operation manuals —why don’t the manufacturers provide the SOPs
directly? When it comes to validating the instrument’s application
software, the person responsible has to take the manufacturer’s word
for it that the software has been validated and hope that supporting
documents, such as test results and source code are available to
regulatory agencies upon request.
This tutorial should help to understand requirements and with the
help of SOPs and examples offered by Labcompliance, to implement
requirement in a most cost effective way.
Various national legislation, e.g., the Federal Food, Drug, and
Cosmetic Act in the United States places the responsibility for
establishing the safety and efficacy of human and veterinary drugs
(and devices) and the safety of food and color additives on the
sponsor (manufacturer) of the regulated product. Public agencies
(the United States government’s Food and Drug Administration, FDA,
for example) are responsible for reviewing the sponsor’s test
results and whether or not they can demonstrate the product’s safety
and efficacy. Only when the agencies are satisfied that safety and
efficacy have been established adequately is the marketing of the
Fraud and misinterpreted data
Until the mid-1970s, the underlying assumption at the FDA was
that the reports submitted by the sponsors to the agency accurately
described study conduct and precisely reported the study data. A
suspicion that this assumption was mistaken was raised during review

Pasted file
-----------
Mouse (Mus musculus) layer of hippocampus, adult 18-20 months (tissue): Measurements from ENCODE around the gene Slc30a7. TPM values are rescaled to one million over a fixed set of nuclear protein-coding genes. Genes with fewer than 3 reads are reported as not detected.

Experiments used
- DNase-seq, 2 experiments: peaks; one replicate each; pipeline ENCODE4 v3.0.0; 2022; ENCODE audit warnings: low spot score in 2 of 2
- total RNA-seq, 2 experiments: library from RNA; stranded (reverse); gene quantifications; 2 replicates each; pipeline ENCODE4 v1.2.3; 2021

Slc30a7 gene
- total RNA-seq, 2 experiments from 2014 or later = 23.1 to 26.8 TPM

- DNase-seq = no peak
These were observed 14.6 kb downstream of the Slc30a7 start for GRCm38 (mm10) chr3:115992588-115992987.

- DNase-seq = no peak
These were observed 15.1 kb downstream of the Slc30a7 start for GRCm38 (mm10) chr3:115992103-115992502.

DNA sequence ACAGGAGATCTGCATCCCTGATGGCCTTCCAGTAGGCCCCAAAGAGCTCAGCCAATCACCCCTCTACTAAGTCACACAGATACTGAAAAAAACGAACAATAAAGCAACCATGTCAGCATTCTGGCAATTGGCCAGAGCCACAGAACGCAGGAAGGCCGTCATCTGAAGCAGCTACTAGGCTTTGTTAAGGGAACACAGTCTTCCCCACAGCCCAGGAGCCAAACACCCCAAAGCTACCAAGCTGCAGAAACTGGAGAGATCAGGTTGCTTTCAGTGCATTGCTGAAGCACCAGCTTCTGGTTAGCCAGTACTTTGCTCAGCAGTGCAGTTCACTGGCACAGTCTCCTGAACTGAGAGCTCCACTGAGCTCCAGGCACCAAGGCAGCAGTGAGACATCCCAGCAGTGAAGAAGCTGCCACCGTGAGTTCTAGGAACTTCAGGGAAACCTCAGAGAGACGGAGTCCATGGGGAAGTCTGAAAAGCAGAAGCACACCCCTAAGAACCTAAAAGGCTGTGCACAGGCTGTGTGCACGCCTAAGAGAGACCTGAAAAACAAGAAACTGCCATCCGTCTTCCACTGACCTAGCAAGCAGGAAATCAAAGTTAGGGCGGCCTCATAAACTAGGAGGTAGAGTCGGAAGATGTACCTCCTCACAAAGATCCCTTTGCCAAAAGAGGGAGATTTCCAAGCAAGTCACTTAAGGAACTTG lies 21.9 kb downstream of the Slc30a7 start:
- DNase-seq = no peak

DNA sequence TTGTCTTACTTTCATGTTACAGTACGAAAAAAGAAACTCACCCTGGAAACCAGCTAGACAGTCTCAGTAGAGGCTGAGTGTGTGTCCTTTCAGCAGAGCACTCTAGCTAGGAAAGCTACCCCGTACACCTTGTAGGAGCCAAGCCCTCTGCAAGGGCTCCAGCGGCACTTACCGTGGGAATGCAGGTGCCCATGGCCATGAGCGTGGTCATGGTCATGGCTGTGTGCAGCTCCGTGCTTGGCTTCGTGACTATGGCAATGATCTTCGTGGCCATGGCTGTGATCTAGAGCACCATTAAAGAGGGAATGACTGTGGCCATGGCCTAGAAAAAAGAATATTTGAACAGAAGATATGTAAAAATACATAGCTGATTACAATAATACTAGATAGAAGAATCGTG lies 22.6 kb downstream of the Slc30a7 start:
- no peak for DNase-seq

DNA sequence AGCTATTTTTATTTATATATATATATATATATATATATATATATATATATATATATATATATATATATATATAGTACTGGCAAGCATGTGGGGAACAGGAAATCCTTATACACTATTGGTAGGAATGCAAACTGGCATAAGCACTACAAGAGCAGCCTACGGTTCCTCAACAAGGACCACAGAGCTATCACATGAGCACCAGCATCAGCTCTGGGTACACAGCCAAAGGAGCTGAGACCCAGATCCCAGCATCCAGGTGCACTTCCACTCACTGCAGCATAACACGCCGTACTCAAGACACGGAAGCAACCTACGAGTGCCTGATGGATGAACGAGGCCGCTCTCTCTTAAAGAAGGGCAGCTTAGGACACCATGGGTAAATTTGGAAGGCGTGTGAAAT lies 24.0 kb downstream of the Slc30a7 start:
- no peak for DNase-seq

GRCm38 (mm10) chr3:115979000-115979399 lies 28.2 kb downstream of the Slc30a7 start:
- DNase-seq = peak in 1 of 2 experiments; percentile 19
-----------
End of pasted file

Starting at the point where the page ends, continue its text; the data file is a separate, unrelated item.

of studies submitted by a major pharmaceutical manufacturer in
support of new drug applications for two important therapeutic
products. Data inconsistencies and evidence of unacceptable
laboratory practices came to light. The FDA requested a "for cause"
inspection of the manufacturer’s laboratories to determine the cause
and the extent of the discrepancies (a "for cause" inspection is one
initiated at the request of an agency when there are grounds for
doubt surrounding an FDA regulated product), and revealed defects in
design, conduct, and reporting of the studies. Further inspections
at several other sites found similar problems.
The conclusion that many of the studies on which proof of safety
of regulated products had been based could indeed be invalid alarmed
the FDA, the United States Congress, the public, and industry. Task
forces were soon formed to develop ways and means of ensuring the
validity and reliability of all non-clinical safety studies
submitted for FDA decision making. They would eventually publish
standards for measuring the performance of research laboratories and
define an enforcement policy.
Good Laboratory Practice (GLP) regulations were finally proposed on
November 19, 1976 for assuring a study’s validity. The proposed
regulations were designated as a new part, 3.e., of Chapter 21 of
the Code of Federal Regulations. The final regulations were codified
as Part 58 (21CFR).
The United States Environmental Protection Agency (EPA) issued
almost identical regulations in 1983 to cover the required health
and safety testing of agricultural and industrial chemicals under